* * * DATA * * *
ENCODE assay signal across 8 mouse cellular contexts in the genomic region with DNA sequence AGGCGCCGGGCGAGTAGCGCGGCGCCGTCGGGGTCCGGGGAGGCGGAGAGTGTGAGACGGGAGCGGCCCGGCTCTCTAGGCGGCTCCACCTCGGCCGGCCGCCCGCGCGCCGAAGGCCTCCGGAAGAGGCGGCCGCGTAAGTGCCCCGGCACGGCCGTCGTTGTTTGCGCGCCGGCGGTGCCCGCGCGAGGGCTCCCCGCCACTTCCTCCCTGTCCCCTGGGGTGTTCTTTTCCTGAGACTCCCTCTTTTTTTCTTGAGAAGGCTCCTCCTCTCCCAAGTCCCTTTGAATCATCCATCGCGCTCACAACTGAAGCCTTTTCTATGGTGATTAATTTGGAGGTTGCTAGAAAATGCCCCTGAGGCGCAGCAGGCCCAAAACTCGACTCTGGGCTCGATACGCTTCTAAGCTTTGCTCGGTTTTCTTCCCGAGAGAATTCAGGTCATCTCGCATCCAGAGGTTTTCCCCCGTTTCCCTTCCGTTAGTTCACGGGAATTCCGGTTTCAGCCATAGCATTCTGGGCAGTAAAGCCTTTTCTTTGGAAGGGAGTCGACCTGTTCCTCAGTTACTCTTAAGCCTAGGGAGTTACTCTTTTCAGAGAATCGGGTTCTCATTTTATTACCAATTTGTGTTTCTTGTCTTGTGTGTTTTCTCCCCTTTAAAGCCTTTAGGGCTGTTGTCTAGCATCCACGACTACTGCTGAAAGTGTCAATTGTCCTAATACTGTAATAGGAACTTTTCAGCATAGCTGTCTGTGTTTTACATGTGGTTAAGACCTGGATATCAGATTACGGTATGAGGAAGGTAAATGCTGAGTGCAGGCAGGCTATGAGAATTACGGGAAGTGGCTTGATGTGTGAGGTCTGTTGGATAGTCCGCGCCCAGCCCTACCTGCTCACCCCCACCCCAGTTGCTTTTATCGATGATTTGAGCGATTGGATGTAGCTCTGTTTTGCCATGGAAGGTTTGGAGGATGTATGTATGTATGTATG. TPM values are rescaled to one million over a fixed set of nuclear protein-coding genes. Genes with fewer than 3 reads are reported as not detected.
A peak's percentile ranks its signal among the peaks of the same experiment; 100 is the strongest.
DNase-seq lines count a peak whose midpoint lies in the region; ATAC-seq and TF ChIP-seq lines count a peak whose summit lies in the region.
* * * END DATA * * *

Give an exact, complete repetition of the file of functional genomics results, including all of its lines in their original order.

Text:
ENCODE assay signal across 8 mouse cellular contexts in the genomic region with DNA sequence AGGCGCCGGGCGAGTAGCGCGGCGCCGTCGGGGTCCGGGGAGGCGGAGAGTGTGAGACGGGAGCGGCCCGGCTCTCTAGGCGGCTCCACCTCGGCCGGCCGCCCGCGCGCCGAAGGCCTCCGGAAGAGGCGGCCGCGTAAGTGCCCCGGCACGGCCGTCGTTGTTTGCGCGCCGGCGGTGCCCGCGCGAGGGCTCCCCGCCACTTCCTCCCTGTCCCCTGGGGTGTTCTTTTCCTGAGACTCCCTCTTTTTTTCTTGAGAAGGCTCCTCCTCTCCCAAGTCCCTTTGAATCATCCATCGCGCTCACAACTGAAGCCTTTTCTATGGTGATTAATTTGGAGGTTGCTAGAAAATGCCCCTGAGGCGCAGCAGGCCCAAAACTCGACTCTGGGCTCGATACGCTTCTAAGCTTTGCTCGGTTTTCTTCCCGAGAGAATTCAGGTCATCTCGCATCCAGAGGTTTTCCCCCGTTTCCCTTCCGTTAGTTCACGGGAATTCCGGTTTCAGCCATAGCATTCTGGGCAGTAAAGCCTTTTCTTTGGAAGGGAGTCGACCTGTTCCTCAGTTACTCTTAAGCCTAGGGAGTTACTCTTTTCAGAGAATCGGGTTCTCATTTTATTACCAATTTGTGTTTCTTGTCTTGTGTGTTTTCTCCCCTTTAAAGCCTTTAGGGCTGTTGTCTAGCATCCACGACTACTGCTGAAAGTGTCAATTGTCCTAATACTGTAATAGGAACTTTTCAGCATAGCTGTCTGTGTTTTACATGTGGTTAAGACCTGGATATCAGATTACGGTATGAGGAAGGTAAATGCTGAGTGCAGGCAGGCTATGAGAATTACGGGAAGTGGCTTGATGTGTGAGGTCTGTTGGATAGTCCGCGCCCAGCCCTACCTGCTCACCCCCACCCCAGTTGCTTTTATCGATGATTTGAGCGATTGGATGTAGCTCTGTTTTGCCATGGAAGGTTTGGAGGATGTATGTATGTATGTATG. TPM values are rescaled to one million over a fixed set of nuclear protein-coding genes. Genes with fewer than 3 reads are reported as not detected.
A peak's percentile ranks its signal among the peaks of the same experiment; 100 is the strongest.
DNase-seq lines count a peak whose midpoint lies in the region; ATAC-seq and TF ChIP-seq lines count a peak whose summit lies in the region.